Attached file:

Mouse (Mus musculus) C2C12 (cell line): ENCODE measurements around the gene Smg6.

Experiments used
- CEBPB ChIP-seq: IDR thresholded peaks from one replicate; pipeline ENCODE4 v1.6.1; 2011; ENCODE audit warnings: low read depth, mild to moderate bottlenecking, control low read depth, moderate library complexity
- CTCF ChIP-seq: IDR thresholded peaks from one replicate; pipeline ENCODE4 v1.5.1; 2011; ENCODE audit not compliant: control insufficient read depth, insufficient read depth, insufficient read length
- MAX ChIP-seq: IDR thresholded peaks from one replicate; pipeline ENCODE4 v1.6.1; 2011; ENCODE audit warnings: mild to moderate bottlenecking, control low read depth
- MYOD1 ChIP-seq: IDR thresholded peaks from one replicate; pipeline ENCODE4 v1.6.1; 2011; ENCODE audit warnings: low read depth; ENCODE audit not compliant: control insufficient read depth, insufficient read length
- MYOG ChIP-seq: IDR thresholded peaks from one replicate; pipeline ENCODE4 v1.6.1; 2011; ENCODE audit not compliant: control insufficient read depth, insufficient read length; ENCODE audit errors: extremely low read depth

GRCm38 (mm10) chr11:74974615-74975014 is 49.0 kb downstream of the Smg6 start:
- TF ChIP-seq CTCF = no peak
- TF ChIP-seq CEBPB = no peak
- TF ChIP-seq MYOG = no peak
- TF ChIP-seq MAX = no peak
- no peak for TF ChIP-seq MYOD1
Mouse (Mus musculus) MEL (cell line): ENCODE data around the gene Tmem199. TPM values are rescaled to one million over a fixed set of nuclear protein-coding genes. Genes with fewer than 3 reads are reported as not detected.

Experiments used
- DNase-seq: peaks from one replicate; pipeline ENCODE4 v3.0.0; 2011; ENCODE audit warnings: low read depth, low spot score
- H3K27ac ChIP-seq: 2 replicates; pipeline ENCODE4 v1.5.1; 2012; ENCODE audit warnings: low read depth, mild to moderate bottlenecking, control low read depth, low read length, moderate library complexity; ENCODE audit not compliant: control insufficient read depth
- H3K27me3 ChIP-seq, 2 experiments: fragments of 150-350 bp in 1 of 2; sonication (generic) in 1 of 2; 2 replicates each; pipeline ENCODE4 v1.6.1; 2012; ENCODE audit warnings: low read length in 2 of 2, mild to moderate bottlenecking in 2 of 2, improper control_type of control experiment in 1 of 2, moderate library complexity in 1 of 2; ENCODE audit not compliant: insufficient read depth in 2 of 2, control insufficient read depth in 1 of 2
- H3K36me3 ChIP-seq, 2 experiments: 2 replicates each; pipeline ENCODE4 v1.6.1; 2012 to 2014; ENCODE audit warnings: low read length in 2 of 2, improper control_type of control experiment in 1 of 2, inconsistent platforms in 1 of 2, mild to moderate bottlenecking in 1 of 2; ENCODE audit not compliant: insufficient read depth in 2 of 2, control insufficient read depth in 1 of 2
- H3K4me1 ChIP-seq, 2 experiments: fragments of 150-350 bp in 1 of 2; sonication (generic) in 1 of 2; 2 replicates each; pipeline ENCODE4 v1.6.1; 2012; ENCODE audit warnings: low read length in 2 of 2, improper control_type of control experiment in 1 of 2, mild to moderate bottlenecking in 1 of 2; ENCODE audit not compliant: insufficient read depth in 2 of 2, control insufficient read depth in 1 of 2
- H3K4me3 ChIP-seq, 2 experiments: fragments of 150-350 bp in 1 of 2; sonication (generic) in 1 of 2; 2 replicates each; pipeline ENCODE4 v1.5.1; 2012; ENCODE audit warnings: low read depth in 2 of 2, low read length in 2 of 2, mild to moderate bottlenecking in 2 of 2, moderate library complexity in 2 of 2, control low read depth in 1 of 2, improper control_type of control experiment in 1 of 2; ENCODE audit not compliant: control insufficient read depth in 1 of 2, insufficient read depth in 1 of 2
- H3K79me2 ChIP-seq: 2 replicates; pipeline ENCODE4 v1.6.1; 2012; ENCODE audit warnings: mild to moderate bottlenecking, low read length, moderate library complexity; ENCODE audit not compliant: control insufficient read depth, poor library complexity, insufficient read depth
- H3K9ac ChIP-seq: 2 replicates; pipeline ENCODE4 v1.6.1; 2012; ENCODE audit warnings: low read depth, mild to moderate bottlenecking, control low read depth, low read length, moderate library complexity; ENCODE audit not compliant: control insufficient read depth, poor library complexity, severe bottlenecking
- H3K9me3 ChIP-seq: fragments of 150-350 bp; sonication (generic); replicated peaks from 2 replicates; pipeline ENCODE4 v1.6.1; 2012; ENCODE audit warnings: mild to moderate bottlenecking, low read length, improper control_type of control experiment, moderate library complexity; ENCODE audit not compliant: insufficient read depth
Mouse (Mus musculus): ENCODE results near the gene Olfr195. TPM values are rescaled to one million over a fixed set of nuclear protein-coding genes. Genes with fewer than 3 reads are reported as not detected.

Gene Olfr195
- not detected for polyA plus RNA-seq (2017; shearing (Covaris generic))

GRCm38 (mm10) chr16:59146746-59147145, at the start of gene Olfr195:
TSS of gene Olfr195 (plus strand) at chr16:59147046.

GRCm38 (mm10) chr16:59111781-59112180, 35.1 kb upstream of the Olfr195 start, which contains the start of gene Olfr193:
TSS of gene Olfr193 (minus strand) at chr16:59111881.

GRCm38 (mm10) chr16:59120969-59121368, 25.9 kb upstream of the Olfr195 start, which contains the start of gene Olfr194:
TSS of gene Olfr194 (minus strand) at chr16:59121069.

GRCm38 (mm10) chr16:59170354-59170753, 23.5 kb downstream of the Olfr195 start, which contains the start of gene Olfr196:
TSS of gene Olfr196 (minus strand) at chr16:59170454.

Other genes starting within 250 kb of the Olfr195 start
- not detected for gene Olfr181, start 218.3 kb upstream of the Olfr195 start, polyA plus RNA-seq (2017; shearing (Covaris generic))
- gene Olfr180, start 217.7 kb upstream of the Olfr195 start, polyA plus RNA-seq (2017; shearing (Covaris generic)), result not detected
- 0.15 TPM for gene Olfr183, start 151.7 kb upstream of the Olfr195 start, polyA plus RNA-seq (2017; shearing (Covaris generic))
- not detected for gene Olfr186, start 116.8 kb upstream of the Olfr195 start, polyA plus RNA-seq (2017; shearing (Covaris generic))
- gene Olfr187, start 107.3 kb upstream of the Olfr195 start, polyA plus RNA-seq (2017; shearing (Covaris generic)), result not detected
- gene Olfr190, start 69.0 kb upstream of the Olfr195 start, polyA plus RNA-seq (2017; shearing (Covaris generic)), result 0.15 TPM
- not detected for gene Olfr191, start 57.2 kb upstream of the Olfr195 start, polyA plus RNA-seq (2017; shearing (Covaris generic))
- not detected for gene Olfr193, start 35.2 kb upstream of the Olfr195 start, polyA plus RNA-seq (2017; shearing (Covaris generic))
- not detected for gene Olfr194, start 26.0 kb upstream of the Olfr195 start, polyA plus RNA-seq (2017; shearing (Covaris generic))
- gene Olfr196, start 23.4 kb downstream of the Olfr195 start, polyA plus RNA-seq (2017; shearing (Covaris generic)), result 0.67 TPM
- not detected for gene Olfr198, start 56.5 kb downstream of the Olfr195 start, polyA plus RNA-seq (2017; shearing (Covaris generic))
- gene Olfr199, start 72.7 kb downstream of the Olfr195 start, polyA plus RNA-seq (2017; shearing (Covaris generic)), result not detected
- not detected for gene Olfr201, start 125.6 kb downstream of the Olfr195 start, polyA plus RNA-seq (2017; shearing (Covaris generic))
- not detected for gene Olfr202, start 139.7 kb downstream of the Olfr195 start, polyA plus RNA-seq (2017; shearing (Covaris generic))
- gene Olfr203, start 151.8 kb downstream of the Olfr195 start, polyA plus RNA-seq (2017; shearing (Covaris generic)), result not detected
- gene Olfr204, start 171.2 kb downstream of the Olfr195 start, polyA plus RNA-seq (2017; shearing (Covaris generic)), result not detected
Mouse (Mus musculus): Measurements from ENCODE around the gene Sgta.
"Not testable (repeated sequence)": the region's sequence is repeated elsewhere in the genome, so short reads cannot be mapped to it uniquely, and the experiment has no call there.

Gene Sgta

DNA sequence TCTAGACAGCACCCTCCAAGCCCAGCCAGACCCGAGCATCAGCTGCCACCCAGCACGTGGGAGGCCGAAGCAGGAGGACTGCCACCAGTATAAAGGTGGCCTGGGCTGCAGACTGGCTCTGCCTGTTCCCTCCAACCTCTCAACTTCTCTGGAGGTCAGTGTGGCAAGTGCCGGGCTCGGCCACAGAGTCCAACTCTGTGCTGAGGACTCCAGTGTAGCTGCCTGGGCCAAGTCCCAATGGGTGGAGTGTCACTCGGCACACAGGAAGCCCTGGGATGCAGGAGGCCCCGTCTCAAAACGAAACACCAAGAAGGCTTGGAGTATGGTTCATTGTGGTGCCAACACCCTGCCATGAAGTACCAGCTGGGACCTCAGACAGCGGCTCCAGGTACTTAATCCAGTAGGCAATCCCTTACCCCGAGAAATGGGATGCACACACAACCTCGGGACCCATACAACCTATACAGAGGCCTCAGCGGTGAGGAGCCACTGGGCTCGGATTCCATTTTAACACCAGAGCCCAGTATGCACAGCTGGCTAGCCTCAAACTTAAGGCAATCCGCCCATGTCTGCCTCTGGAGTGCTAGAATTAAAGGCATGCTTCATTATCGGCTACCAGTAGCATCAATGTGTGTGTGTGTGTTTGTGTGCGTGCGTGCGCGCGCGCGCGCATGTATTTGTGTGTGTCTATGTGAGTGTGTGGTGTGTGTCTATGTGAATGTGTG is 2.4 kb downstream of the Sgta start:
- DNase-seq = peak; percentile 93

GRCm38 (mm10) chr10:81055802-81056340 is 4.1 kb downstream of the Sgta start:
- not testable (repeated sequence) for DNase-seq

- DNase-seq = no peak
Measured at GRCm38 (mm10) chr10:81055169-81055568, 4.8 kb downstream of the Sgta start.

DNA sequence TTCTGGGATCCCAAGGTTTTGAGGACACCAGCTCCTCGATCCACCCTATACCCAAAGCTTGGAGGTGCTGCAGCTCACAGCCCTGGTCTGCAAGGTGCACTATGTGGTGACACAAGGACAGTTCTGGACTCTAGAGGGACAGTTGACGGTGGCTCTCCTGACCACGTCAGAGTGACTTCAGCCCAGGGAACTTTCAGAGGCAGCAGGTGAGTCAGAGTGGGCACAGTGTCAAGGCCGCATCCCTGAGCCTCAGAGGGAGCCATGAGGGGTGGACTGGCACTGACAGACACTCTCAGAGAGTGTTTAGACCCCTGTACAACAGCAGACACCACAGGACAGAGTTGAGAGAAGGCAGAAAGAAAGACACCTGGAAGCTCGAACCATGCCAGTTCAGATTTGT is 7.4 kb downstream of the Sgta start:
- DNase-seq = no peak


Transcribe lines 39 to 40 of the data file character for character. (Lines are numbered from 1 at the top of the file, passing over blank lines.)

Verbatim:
- 0.15 TPM for gene Olfr183, start 151.7 kb upstream of the Olfr195 start, polyA plus RNA-seq (2017; shearing (Covaris generic))
- not detected for gene Olfr186, start 116.8 kb upstream of the Olfr195 start, polyA plus RNA-seq (2017; shearing (Covaris generic))